Benefits of Gastric Bypass Surgery
The benefits of the gastric bypass surgery very much outweigh the risks. 75% of patients are expected to lose 75 to 80% of their excess body weight. Well over 80% of patients with hypertension will be off medications and well over 90% of patients with type II non-insulin dependent diabetes mellitus are expected to be off medication. Many times in our experience, patients leave the hospital without taking any high blood pressure or diabetes medication. Drastically improved, if not completely resolved includes sleep apnea, asthma, joint pain, arthritis, reflux, fatigue, shortness of breath and an overall increased sense of well-being.
There is expected to be a significant reduction in risks of heart disease, pulmonary disease and cancers. Morbid obesity can reduce the lifespan as much as 20% and as much as 13 to 20 years of your life, in a given patient, depending on their age and co-morbidities. There is also a significantly improved quality of life and self-esteem in patients who have undergone gastric bypass surgery for weight loss.
It is important to understand that the Gastric Bypass surgery is to be taken serious. In general, the risks to morbidly obese patients are greater for most surgeries and medical interventions than are for patients who are not morbidly obese. The incidence of the risks mentioned above are very low, however, are real and should be considered when making a decision as to your candidacy for a gastric bypass procedure. It is important to understand your role in the gastric bypass surgery. First and foremost, it is a tool for weight loss and for maintenance of weight loss. It is not a magic wand and will not guarantee results without complete dedication by yourself and by your physician. Our practice would expect you to commit yourself to our program and accept long-term follow-up, and recognize that the surgery has its limitations. Following our suggestions made by your surgeon, nurse, and dietician and psychologist will greatly increase your success at this procedure. It is important to remember that protein, vitamin and mineral supplements are a lifelong commitment as is exercise and a sensible diet.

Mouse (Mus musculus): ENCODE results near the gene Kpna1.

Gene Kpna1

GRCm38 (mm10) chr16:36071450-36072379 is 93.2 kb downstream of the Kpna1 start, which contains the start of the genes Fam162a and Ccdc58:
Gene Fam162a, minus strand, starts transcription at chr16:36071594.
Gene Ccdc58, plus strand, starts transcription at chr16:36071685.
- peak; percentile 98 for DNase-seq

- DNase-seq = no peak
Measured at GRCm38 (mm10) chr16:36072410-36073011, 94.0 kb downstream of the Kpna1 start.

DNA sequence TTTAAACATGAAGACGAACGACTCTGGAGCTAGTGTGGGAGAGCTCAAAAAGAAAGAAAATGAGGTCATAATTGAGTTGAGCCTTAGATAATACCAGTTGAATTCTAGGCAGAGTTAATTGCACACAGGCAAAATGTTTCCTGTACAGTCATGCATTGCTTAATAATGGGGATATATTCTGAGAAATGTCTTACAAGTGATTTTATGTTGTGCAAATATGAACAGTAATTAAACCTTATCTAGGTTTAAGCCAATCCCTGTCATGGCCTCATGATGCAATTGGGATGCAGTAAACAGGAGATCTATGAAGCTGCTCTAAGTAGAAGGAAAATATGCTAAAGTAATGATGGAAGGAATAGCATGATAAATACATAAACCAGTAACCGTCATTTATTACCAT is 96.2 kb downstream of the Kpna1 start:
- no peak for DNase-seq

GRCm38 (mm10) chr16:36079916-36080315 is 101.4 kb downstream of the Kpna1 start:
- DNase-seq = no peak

It will require absolute dedication and cooperation from our patients. With this dedication will come unlimited benefits, the most important being the elimination or vast improvement in your obesity related medical problems.
- Right after surgery, most patients lose weight quickly and continue to lose for 18 to 24 months after the procedure. Although some patients may regain some weight they lost, most of our patients maintain a long-term weight loss
- Surgery improves most obesity-related conditions. For example, in one study blood sugar levels of 83 percent of obese patients with diabetes returned to normal after surgery
Many individuals report having developed a new found sense of well being after weight loss surgery. People who undergo gastric bypass surgery can usually expect:
- Improvement in or elimination of conditions associated with morbid obesity, including adult onset diabetes, hypertension, sleep apnea and arthritis and joint problems
- Improved ability to engage in physical activity
- A loss of 50 to 80 percent of that weight above the ideal body weight. This loss usually occurs during the 18 months following surgery
- Long term maintenance of this weight loss